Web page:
cheese and white sourdough bread. I loved that stuff. I would sit back with my freshly converted vegetarian boyfriend, and we would go shopping at exclusive little markets and try every weird and wonderful sounding cheese we could find.

Staying cool modeling in the heat of Kuala Lampur, photo by Thorsten von Overgaard But inside I knew that something was off. I had always suffered from minor yet frequent stomachaches, excess mucus (gross in the morning) mild acne, and energy drains. Symptoms of something, and I had tried everything to get rid of it. I upped my vitamin count, ran harder, lifted more weights, and switched facial soaps. Nothing

seemed to kick it. Not even a bazillion glass of water, which nutritionists told me could cure anything, even heartbreak.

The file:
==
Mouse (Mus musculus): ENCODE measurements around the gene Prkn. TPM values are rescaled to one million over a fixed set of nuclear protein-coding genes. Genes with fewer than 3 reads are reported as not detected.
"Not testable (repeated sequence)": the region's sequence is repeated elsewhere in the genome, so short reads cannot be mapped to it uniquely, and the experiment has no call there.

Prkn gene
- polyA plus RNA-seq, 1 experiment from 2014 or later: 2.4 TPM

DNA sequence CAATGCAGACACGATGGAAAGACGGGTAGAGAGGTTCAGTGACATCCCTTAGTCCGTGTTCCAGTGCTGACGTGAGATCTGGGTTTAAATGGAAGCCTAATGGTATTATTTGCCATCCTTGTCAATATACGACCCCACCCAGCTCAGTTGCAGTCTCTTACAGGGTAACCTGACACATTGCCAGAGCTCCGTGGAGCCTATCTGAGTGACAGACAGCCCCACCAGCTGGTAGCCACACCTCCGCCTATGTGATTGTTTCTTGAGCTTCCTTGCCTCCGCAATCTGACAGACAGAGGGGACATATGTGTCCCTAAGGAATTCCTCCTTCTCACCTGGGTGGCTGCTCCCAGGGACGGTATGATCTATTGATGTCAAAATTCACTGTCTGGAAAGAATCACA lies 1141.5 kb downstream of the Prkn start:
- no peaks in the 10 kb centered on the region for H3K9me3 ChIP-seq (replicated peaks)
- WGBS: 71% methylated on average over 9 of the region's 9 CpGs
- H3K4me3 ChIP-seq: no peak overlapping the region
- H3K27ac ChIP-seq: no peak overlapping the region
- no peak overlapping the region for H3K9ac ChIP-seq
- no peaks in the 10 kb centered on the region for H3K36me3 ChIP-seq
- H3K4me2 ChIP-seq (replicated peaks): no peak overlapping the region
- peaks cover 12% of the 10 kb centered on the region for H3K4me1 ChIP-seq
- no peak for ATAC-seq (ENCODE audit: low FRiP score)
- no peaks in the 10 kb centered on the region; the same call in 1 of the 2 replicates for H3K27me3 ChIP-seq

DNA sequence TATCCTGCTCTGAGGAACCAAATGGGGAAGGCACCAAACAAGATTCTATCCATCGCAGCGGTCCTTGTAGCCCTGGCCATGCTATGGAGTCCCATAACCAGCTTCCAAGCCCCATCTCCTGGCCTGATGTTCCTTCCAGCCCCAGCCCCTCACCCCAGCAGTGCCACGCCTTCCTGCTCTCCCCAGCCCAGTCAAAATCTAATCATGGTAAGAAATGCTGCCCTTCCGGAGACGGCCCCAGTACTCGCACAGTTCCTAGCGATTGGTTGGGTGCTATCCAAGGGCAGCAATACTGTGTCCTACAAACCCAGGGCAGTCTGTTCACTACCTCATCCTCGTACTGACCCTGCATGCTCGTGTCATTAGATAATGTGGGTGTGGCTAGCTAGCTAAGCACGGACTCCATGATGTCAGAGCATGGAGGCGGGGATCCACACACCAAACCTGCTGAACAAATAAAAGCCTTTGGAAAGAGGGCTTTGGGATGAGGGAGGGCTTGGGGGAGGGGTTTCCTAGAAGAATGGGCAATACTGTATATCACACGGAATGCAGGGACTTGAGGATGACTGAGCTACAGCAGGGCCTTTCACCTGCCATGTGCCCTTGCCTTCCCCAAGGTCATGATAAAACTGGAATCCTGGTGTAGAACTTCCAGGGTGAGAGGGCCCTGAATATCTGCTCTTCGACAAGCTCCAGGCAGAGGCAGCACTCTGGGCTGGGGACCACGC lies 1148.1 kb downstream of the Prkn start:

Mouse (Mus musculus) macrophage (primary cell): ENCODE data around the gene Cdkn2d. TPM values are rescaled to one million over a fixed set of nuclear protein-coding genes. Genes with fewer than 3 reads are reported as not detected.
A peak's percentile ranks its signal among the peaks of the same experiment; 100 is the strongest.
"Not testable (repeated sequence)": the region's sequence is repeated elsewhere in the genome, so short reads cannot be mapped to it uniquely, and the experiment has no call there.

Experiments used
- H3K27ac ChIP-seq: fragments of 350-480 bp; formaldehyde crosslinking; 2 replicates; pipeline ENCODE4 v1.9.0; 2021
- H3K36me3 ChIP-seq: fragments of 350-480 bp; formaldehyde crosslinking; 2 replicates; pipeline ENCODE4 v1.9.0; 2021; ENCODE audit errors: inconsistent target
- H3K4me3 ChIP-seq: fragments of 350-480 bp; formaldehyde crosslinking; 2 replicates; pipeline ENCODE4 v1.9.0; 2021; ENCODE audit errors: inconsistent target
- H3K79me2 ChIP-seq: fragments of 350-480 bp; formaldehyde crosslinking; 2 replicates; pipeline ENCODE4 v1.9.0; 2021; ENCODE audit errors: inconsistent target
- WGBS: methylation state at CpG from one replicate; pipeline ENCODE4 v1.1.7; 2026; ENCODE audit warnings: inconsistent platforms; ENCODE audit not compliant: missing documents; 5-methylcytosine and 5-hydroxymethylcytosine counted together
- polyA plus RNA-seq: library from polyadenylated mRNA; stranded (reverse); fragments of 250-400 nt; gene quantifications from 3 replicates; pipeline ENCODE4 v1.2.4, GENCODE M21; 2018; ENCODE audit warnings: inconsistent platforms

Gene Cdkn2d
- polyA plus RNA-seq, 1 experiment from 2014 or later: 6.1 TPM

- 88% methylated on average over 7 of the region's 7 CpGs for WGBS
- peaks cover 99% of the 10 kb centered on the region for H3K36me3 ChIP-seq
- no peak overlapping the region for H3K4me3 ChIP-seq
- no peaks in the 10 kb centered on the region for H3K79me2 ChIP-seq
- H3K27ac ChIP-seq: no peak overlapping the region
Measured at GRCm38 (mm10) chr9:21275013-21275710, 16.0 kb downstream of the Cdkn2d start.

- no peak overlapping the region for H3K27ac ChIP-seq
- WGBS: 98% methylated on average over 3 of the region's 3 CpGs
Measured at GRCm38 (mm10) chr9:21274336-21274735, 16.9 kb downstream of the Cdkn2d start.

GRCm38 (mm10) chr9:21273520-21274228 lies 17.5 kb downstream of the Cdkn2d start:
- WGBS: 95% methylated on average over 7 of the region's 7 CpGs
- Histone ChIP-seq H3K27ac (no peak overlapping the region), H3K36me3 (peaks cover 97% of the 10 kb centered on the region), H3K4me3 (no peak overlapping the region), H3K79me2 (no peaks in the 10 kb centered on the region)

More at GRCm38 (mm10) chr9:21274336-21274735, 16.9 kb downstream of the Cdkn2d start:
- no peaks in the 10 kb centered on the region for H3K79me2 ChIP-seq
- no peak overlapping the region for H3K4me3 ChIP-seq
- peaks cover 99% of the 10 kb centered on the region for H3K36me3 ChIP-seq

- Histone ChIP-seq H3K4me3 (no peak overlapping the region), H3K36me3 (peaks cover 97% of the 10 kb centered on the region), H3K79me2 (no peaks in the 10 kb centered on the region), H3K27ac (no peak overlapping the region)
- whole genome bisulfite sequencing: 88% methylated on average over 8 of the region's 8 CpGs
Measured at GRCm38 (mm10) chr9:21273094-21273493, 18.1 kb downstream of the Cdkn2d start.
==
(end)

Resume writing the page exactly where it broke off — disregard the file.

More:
Chocolates. In NYC, on the upper west side, doing some shopping...

So I did a few blog searches and read a few articles and saw some glowing "before and after" photos of radical chicks who had gone "vegan", and drooled over some beautiful pictures of vegan celebrities like Natalie Portman, before announcing my experiment to my boyfriend. I would go vegan for 2 weeks, just to try it. Secretly, I thought it was a little silly. I mean, give up cheese? C'mon. I was doing life hardcore enough as it was. But I knew needed to better my lifestyle and do something.

Amazing natural painkillers, right in your kitchen, courtesy of

I started on this little endeavor by cutting out my midnight bread and cheese bouts. Then it was no ice cream. I didn't drink milk, so that was easy. Out went creamy spreads loaded with butter, salt, oil, and anything processed.